Sports and athletic activities are an essential part of staying healthy in every stage of life. However, contact sports come with a high risk of dental injuries that is cause for concern. Even non-contact sports can cause tooth loss or damage, having a permanent effect on your ability to eat and talk.
It’s normal to wonder, “Do mouthguards protect teeth?” and fortunately, the answer is yes. Although mouthguards cannot prevent every injury, they can reduce the impact of collisions in contact sports. They are also helpful for reducing the effects of tooth-grinding in patients with bruxism.
Common Sports Injuries
When asking, “Do mouthguards protect teeth?” it’s important to understand that teeth are more fragile than they seem. Teeth can become chipped, broken, or knocked out of their socket with enough force. Baby teeth are more vulnerable, but adult teeth are not always strong enough to resist damage from sports injuries.
Team contact sports increase your chances of sustaining a dental injury because of the probability of bodily collisions. A brutal hit from a team member’s elbow, knee, or head can easily knock out your front teeth. Even colliding with equipment on or off the field can cause severe dental injuries.
Non-contact sports like singles tennis have fewer moving objects to worry about. However, taking a ball to the face or falling during a game can cause damage to your jaw and teeth, too. Because of this, it’s essential to consider a mouthguard for any athletic activity that involves fast-moving balls or the risk of falling.
Do Mouthguards Protect Teeth?
Mouthguards can protect your smile by placing an additional barrier layer around your teeth. Since the skin and muscle that stretches over your jaw is thin, it provides little protection in the event of a collision.
Mouthguards can be made of either soft or hard materials. Soft rubber-like materials such as ethylene-vinyl acetate are flexible and comfortable but do not provide as much protection. More rigid materials help spread out the force of an impact over a wider area and provide better shock absorption, reducing the risk of dental injuries.
The ideal mouthguards for your teeth are custom-fitted to your mouth. Not only do these mouthguards provide better protection, but they’re also easier to talk and breathe with. Mouthguards fitted with the assistance of a dentist are the best option because they are customised to your unique smile.
Keep in mind that braces and retainers do not protect your teeth the same way mouthguards do. Unless specifically told otherwise by your dentist, remove your retainer before using a mouthguard for either sports.
Other Uses for Mouthguards
Sleep-related disorders sometimes require the implementation of a mouthguard. Bruxism, or teeth grinding, is an unconscious grinding of the teeth that can wear down tooth enamel over time. This grinding increases tooth sensitivity and vulnerability to cavities.
A mouthguard custom-fitted to your teeth can help protect them from grinding. The mouthguard takes a few days to get used to wearing, but it has serious long-term benefits. A properly fitted mouthguard does not interfere with your breathing.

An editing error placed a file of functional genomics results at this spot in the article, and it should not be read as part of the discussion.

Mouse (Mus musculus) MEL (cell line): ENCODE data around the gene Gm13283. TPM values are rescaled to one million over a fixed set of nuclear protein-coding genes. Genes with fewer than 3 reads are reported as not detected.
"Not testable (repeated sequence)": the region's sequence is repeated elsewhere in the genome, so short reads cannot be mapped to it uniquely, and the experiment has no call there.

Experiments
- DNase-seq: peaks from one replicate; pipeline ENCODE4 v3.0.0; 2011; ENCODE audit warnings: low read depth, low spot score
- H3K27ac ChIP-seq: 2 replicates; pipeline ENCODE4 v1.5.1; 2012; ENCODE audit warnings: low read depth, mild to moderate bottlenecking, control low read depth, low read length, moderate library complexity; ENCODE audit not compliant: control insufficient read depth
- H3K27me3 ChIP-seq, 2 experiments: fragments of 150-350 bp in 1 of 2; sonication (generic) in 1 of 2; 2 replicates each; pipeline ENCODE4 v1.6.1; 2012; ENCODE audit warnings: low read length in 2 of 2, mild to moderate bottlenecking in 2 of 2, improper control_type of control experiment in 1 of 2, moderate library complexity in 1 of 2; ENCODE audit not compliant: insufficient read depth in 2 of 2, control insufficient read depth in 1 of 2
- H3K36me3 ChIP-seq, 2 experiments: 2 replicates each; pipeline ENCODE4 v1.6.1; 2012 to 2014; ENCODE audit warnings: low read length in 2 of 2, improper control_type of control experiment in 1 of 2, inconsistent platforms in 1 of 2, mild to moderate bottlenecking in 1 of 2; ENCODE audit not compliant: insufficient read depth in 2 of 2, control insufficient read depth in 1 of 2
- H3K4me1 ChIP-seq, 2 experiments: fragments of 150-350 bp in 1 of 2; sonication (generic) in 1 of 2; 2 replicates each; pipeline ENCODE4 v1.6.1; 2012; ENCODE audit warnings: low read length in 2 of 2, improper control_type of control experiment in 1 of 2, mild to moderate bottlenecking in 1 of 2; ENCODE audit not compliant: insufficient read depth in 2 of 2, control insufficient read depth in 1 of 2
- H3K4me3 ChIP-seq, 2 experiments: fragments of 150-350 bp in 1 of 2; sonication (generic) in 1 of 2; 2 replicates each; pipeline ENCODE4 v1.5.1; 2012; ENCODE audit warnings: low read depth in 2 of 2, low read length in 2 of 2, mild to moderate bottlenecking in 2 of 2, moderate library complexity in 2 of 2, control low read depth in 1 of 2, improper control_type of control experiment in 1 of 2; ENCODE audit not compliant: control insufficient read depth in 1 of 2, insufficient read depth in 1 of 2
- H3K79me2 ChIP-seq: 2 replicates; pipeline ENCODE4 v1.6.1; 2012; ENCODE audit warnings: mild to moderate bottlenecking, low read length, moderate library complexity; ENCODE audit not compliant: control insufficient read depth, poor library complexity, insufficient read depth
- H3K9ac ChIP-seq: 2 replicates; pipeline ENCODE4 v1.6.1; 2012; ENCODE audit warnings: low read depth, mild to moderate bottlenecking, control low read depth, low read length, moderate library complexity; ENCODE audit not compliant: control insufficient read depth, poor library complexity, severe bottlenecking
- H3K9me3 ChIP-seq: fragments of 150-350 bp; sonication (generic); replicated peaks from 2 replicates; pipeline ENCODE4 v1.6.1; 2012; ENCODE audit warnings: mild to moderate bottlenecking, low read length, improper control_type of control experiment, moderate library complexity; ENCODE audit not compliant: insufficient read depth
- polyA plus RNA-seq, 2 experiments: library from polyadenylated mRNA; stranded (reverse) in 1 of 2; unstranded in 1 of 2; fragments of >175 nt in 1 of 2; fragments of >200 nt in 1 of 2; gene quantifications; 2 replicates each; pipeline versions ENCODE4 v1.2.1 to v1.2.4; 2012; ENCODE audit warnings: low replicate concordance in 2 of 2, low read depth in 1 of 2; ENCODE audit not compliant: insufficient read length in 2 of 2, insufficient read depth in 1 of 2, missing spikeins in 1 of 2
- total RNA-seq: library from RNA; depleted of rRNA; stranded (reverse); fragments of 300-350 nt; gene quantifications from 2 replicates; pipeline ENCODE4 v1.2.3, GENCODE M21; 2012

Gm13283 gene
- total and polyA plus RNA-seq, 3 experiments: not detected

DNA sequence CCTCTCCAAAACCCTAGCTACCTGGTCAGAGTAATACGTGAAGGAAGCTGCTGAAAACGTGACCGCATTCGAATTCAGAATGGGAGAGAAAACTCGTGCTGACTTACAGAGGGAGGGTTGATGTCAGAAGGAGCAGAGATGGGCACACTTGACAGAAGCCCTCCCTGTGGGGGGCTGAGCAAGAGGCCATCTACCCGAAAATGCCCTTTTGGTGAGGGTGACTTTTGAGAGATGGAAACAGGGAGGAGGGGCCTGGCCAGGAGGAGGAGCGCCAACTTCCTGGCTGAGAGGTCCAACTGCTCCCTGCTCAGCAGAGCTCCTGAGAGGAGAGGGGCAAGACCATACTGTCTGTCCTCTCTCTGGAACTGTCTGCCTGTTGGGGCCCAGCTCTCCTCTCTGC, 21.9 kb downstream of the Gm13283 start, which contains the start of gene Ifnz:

Sleep apnoea patients may also benefit from a specialised mouthguard. However, this mouthpiece is less about protecting individual teeth and more about keeping your jaw in place while you sleep to prevent snoring and frequent reawakening. This mouthpiece may do double duty to prevent bruxism if chosen and moulded with a dentist’s help.
Sports mouthguards and bruxism mouthguards have slightly different designs because of how they are used. Because of this, it’s crucial to have separate mouthguards for each purpose, even if they look and feel the same. Talk to your dentist about which type of mouthguard best suits your lifestyle so you can ensure your teeth are properly protected.
Cleaning your Mouthguard
One of the best ways to increase the longevity of your mouthguard is to clean it properly. Since food particles stuck to your teeth can easily transfer to your mouthguard, it’s important to clean it after every use. If immediate cleaning isn’t possible due to your location, clean it as soon as you get home and wash the carrying case with water and dish soap as well.
Some types of mouthguard require you to avoid hot water for cleaning, as it can loosen or warp the plastic. Distorting the shape of your mouthguard compromises its effectiveness, so if this occurs, you’ll need to visit the dentist for a replacement.
Your dentist can advise you on the exact cleaning needs for your specific mouthguard.
Preventing Dental Injuries and More
Even if you only participate in sports occasionally, you need to protect your teeth. Since the answer to “Do mouthguards protect teeth?” is an overwhelming yes, talk to your dentist about getting a custom mouthguard made. You need to protect your smile whether you’re playing contact sports or dealing with intense tooth-grinding habits that cause wear and tear.
Dentistry on Solent is proud to provide a wide range of dentistry services, including mouthguards and bi-maxillary splints. To talk to our dental team about a mouthguard and have your impressions taken, contact us today on (02) 9158 6137 or fill out our online form. We’re open 7 days a week in Baulkham Hills, just 30 minutes from Sydney, NSW.